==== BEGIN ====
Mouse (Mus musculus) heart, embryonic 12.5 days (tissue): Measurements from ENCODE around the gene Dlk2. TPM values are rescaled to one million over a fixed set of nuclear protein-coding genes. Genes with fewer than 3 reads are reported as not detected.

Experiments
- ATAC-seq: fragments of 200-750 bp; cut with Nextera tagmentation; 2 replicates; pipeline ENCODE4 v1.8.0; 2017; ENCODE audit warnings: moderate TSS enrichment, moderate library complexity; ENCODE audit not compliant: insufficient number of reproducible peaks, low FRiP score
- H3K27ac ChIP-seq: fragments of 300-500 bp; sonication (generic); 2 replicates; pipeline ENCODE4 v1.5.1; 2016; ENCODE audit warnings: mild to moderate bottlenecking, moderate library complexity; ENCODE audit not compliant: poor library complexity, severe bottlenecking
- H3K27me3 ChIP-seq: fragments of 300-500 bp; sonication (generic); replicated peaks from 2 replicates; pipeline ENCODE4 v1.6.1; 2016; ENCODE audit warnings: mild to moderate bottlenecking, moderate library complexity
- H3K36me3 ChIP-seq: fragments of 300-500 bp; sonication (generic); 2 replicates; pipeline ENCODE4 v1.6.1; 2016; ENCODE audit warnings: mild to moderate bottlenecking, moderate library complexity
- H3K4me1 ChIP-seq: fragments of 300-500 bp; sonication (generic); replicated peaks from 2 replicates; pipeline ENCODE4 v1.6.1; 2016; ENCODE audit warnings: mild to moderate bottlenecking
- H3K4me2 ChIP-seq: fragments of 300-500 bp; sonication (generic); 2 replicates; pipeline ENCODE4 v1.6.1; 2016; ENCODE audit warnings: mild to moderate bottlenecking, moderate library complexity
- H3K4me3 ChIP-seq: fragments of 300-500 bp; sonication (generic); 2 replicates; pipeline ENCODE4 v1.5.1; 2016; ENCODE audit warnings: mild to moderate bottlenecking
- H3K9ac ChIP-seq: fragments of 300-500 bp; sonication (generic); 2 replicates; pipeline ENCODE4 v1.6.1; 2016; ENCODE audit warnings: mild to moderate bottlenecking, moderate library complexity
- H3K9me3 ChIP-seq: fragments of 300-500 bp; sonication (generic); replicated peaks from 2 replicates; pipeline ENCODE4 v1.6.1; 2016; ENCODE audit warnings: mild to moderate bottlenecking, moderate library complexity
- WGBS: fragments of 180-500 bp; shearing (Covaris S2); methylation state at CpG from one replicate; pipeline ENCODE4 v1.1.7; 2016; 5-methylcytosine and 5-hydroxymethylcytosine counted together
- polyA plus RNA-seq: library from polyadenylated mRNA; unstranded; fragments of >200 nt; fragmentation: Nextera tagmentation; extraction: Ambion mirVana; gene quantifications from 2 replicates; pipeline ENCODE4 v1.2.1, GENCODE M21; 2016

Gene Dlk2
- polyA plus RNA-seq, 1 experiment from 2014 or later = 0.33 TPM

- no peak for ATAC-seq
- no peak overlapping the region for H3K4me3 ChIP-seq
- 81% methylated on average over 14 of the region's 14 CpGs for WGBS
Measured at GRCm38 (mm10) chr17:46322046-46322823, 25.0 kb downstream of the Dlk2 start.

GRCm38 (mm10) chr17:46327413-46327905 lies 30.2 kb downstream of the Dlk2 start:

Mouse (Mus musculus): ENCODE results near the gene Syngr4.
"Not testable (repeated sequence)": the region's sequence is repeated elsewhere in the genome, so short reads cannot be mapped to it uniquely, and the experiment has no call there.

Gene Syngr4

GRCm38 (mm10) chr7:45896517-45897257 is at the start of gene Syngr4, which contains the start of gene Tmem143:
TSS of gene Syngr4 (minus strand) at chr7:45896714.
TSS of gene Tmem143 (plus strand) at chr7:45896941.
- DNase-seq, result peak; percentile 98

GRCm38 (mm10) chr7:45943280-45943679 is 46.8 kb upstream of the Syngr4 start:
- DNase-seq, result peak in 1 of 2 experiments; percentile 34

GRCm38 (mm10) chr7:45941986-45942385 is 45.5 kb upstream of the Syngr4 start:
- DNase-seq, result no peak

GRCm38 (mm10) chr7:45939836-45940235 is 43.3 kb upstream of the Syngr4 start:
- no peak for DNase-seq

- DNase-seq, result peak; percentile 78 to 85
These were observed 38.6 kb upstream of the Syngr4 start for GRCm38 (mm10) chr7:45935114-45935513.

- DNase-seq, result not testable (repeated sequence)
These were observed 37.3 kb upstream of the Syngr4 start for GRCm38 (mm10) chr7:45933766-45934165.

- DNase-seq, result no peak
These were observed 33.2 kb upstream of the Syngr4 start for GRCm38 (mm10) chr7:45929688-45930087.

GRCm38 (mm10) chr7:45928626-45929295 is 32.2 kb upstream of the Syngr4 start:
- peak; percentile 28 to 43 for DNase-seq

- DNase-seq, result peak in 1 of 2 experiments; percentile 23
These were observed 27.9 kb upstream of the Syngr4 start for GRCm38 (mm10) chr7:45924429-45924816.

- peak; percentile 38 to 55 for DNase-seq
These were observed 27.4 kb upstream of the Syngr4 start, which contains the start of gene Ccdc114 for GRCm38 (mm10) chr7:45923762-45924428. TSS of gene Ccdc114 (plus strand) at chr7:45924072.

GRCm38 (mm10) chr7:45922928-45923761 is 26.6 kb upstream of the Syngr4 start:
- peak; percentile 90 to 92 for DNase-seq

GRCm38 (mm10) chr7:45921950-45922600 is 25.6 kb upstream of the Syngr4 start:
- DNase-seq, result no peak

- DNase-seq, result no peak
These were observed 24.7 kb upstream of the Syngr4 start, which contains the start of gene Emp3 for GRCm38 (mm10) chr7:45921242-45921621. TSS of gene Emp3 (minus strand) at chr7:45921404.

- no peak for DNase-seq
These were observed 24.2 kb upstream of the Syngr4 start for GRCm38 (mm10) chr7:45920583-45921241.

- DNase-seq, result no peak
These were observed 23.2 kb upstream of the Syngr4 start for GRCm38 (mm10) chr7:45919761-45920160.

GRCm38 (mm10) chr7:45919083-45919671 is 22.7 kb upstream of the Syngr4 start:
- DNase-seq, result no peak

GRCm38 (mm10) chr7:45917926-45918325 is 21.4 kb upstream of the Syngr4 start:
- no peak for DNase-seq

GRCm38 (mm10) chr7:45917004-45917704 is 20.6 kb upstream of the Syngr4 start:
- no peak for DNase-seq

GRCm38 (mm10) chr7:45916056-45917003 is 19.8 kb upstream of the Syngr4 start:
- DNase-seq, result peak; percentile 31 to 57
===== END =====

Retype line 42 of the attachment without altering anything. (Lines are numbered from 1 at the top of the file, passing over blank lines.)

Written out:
- DNase-seq, result peak in 1 of 2 experiments; percentile 23